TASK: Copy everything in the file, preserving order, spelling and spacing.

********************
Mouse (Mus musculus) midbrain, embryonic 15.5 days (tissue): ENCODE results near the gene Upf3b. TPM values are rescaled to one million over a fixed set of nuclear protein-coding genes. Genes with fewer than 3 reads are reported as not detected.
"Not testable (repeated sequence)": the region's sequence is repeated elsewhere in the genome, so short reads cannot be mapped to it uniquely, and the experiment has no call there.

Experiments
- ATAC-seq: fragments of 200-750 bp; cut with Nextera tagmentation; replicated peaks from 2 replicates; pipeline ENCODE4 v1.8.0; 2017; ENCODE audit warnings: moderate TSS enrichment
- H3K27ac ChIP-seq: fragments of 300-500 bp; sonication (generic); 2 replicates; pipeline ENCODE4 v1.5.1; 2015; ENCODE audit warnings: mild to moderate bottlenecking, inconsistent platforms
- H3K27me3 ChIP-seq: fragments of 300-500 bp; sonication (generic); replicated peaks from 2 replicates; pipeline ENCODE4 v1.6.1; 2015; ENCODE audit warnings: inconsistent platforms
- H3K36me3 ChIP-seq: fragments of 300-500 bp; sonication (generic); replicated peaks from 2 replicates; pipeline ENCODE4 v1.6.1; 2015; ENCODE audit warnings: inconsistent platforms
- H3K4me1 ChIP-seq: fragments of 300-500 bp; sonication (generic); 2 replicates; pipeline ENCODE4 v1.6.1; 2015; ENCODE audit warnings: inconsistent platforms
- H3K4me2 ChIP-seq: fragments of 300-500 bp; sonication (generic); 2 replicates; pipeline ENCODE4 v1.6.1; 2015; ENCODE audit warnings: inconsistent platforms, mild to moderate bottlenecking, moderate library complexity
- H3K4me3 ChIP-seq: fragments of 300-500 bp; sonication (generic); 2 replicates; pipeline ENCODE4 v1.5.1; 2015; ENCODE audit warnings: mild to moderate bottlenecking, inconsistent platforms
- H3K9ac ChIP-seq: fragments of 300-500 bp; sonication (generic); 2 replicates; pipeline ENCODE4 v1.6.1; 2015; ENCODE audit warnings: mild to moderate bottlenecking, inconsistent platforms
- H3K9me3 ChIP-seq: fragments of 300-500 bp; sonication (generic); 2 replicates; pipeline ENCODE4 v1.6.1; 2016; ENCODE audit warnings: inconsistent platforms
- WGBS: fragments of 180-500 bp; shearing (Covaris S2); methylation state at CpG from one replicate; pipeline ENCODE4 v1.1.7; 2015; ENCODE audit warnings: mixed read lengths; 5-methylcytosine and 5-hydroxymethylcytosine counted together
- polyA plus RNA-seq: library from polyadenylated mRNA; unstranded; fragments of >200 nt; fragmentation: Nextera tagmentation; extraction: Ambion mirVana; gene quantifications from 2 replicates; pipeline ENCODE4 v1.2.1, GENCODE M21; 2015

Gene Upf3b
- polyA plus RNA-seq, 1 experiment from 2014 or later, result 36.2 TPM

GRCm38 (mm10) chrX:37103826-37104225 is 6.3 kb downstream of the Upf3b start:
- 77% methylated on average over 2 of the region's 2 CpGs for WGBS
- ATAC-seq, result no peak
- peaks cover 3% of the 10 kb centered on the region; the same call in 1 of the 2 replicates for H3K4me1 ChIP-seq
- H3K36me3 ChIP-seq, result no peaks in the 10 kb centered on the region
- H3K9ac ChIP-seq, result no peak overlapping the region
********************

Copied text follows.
Mouse (Mus musculus) midbrain, embryonic 15.5 days (tissue): ENCODE results near the gene Upf3b. TPM values are rescaled to one million over a fixed set of nuclear protein-coding genes. Genes with fewer than 3 reads are reported as not detected.
"Not testable (repeated sequence)": the region's sequence is repeated elsewhere in the genome, so short reads cannot be mapped to it uniquely, and the experiment has no call there.

Experiments
- ATAC-seq: fragments of 200-750 bp; cut with Nextera tagmentation; replicated peaks from 2 replicates; pipeline ENCODE4 v1.8.0; 2017; ENCODE audit warnings: moderate TSS enrichment
- H3K27ac ChIP-seq: fragments of 300-500 bp; sonication (generic); 2 replicates; pipeline ENCODE4 v1.5.1; 2015; ENCODE audit warnings: mild to moderate bottlenecking, inconsistent platforms
- H3K27me3 ChIP-seq: fragments of 300-500 bp; sonication (generic); replicated peaks from 2 replicates; pipeline ENCODE4 v1.6.1; 2015; ENCODE audit warnings: inconsistent platforms
- H3K36me3 ChIP-seq: fragments of 300-500 bp; sonication (generic); replicated peaks from 2 replicates; pipeline ENCODE4 v1.6.1; 2015; ENCODE audit warnings: inconsistent platforms
- H3K4me1 ChIP-seq: fragments of 300-500 bp; sonication (generic); 2 replicates; pipeline ENCODE4 v1.6.1; 2015; ENCODE audit warnings: inconsistent platforms
- H3K4me2 ChIP-seq: fragments of 300-500 bp; sonication (generic); 2 replicates; pipeline ENCODE4 v1.6.1; 2015; ENCODE audit warnings: inconsistent platforms, mild to moderate bottlenecking, moderate library complexity
- H3K4me3 ChIP-seq: fragments of 300-500 bp; sonication (generic); 2 replicates; pipeline ENCODE4 v1.5.1; 2015; ENCODE audit warnings: mild to moderate bottlenecking, inconsistent platforms
- H3K9ac ChIP-seq: fragments of 300-500 bp; sonication (generic); 2 replicates; pipeline ENCODE4 v1.6.1; 2015; ENCODE audit warnings: mild to moderate bottlenecking, inconsistent platforms
- H3K9me3 ChIP-seq: fragments of 300-500 bp; sonication (generic); 2 replicates; pipeline ENCODE4 v1.6.1; 2016; ENCODE audit warnings: inconsistent platforms
- WGBS: fragments of 180-500 bp; shearing (Covaris S2); methylation state at CpG from one replicate; pipeline ENCODE4 v1.1.7; 2015; ENCODE audit warnings: mixed read lengths; 5-methylcytosine and 5-hydroxymethylcytosine counted together
- polyA plus RNA-seq: library from polyadenylated mRNA; unstranded; fragments of >200 nt; fragmentation: Nextera tagmentation; extraction: Ambion mirVana; gene quantifications from 2 replicates; pipeline ENCODE4 v1.2.1, GENCODE M21; 2015

Gene Upf3b
- polyA plus RNA-seq, 1 experiment from 2014 or later, result 36.2 TPM

GRCm38 (mm10) chrX:37103826-37104225 is 6.3 kb downstream of the Upf3b start:
- 77% methylated on average over 2 of the region's 2 CpGs for WGBS
- ATAC-seq, result no peak
- peaks cover 3% of the 10 kb centered on the region; the same call in 1 of the 2 replicates for H3K4me1 ChIP-seq
- H3K36me3 ChIP-seq, result no peaks in the 10 kb centered on the region
- H3K9ac ChIP-seq, result no peak overlapping the region